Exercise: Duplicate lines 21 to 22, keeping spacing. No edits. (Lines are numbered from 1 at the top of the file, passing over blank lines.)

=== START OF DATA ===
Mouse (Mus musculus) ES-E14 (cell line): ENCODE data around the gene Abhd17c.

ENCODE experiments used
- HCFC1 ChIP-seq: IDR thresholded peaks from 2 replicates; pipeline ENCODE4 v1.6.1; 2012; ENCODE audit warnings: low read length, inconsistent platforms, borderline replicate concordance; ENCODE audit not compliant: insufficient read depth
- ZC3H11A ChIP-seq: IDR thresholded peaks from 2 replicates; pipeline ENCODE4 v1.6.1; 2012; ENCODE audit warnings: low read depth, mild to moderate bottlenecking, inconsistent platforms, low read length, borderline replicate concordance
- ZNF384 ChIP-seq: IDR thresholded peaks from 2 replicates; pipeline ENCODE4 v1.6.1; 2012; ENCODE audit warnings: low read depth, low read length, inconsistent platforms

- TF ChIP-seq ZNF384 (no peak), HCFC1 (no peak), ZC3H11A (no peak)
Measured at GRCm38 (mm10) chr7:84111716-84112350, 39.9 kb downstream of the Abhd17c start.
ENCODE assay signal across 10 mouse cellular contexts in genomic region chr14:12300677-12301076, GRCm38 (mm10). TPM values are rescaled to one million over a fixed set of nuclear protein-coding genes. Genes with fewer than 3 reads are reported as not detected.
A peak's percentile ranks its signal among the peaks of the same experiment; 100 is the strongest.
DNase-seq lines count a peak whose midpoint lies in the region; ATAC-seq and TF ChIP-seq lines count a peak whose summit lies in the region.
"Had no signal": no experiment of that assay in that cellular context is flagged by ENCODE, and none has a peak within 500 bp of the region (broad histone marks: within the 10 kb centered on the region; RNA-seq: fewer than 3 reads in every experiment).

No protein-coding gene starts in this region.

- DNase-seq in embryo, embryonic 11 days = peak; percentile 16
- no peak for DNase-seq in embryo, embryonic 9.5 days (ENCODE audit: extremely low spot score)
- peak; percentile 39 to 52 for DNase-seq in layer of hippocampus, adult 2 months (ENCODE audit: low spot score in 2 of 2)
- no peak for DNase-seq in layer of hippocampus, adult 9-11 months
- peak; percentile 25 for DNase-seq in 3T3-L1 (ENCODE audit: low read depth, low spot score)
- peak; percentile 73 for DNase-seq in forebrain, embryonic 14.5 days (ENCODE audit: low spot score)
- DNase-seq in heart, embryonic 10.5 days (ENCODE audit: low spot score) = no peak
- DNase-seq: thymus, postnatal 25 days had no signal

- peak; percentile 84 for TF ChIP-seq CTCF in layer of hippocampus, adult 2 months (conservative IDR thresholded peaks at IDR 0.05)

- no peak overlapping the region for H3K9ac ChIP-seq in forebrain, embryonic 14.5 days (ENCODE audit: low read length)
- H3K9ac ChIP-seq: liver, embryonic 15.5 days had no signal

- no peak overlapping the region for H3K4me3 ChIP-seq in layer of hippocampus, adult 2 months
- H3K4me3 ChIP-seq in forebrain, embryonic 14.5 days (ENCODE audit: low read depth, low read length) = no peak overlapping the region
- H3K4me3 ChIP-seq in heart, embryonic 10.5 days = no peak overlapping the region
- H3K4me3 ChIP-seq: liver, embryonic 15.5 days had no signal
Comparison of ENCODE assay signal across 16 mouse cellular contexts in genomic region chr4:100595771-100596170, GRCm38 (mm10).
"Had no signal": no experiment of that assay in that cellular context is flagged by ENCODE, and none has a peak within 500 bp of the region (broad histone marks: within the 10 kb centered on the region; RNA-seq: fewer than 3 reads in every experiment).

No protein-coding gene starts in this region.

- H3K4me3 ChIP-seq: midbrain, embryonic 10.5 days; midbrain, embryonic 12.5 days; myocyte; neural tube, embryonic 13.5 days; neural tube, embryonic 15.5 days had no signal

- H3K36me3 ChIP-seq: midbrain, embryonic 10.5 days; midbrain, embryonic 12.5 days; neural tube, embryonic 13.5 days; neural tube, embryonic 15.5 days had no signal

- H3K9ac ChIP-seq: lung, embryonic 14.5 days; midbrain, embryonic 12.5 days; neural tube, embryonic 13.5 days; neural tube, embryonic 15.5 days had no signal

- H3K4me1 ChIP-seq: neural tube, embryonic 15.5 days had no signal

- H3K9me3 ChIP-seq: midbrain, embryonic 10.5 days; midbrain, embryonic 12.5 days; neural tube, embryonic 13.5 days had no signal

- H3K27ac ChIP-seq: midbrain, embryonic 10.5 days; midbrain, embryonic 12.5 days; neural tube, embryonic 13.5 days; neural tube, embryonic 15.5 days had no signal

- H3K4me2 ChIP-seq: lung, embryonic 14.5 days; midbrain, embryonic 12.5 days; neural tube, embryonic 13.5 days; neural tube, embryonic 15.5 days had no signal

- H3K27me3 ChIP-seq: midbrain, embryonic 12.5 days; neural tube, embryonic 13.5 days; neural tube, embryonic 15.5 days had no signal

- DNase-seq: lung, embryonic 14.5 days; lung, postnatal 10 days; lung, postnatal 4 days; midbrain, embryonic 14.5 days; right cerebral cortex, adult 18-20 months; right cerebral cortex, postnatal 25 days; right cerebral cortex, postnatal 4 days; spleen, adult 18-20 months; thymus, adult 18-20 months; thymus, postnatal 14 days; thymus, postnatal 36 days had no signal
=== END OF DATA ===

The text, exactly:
- peak; percentile 84 for TF ChIP-seq CTCF in layer of hippocampus, adult 2 months (conservative IDR thresholded peaks at IDR 0.05)

- no peak overlapping the region for H3K9ac ChIP-seq in forebrain, embryonic 14.5 days (ENCODE audit: low read length)